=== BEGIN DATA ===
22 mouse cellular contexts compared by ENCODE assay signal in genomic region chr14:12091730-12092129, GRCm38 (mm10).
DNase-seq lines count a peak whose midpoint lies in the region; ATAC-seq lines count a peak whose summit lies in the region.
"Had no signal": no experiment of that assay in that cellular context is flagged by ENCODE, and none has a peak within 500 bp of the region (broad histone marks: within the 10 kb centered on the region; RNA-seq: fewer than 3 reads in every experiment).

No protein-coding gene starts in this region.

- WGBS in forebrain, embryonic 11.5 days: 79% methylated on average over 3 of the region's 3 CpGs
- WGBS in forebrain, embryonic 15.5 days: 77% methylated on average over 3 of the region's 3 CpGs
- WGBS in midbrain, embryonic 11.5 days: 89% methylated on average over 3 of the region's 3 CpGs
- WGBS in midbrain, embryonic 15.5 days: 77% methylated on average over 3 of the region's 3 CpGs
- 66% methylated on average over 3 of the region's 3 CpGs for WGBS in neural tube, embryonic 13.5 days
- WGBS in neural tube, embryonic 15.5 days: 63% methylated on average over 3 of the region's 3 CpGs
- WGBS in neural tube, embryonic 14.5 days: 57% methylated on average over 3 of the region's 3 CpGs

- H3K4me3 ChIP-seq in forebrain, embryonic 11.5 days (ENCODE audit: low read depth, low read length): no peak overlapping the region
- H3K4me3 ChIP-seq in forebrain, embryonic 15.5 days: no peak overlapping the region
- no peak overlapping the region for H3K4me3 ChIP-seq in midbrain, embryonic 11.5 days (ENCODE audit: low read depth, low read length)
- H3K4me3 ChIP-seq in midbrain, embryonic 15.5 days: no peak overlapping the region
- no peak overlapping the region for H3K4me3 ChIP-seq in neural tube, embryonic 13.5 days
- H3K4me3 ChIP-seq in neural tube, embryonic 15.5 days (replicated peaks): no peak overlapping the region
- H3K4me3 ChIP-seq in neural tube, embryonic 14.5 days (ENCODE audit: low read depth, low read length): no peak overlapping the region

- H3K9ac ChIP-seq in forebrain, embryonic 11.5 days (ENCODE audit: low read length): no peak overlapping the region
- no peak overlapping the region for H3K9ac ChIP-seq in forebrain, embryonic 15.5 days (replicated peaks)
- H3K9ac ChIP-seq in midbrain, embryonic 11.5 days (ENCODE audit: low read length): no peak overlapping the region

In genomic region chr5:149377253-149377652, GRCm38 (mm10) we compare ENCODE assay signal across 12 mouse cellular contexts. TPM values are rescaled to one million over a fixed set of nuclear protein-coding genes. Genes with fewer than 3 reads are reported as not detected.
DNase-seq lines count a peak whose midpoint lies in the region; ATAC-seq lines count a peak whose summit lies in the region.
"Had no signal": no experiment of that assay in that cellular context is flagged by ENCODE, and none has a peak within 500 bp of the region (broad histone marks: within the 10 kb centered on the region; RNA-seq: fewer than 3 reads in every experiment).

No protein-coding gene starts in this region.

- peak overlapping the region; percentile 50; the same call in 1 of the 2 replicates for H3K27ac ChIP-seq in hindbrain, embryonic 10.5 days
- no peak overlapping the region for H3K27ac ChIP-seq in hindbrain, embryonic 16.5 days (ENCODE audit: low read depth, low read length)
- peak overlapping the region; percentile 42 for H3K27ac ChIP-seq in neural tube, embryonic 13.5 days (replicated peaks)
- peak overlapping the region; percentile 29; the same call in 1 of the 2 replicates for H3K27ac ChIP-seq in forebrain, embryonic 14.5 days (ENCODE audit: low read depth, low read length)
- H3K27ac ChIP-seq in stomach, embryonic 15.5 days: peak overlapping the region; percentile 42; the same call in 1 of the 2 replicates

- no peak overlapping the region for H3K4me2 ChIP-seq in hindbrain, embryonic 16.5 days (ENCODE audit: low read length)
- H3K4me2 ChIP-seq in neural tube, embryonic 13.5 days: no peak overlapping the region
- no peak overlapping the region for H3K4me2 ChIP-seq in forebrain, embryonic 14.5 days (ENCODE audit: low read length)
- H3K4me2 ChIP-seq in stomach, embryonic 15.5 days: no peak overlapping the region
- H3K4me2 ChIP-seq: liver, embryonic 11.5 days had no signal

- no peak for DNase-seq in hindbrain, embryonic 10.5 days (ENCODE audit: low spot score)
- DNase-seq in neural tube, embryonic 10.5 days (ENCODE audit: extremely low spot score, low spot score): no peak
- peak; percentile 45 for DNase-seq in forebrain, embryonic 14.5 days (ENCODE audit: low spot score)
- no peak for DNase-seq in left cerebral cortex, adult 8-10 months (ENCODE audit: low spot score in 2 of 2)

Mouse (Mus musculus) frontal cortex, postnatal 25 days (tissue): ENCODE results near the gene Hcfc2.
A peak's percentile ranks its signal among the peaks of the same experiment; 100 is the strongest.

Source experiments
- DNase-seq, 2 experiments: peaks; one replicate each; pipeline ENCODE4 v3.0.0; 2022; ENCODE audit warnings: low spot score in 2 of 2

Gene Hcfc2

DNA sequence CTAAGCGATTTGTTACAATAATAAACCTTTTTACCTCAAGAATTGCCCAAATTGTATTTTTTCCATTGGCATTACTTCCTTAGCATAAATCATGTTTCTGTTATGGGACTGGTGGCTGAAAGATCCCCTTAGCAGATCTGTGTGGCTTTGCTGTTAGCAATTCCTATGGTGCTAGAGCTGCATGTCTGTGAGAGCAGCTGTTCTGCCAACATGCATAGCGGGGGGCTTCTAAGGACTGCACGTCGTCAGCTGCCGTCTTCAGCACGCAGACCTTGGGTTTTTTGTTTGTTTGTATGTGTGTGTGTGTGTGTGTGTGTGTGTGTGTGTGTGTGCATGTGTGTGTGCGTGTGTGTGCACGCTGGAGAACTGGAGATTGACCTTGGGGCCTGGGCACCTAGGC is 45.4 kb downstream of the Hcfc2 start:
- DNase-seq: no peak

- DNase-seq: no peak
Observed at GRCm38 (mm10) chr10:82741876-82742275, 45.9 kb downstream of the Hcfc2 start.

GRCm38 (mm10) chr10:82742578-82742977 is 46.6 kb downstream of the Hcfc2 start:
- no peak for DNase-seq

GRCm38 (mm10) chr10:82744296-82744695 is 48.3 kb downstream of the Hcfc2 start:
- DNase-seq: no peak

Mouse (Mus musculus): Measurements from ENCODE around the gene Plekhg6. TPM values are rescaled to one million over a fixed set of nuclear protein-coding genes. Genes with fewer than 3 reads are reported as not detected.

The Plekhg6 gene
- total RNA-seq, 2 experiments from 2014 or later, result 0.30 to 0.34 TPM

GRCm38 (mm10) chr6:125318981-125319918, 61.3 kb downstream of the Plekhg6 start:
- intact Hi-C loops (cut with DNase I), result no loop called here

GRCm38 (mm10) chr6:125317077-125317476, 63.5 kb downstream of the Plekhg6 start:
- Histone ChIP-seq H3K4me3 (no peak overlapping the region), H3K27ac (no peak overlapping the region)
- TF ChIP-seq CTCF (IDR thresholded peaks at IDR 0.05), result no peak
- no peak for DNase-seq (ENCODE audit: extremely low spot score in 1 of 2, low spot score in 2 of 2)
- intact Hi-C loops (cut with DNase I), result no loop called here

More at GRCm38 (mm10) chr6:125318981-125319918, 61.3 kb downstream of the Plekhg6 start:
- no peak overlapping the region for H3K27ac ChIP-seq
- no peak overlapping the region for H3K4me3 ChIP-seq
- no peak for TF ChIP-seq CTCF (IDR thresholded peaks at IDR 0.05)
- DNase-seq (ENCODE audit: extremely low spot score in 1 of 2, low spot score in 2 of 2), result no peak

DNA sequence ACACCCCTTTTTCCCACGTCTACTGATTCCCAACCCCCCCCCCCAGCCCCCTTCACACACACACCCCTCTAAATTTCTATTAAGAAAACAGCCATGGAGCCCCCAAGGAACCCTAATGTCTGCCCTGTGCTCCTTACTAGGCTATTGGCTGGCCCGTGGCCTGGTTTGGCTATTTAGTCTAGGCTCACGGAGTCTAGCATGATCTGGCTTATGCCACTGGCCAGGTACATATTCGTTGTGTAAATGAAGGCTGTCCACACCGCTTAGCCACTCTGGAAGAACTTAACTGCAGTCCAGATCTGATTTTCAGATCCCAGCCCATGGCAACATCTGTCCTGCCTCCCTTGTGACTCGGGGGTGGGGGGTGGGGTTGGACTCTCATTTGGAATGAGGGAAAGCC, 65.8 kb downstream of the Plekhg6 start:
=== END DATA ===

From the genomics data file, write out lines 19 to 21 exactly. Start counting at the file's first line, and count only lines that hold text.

- H3K9ac ChIP-seq in forebrain, embryonic 11.5 days (ENCODE audit: low read length): no peak overlapping the region
- no peak overlapping the region for H3K9ac ChIP-seq in forebrain, embryonic 15.5 days (replicated peaks)
- H3K9ac ChIP-seq in midbrain, embryonic 11.5 days (ENCODE audit: low read length): no peak overlapping the region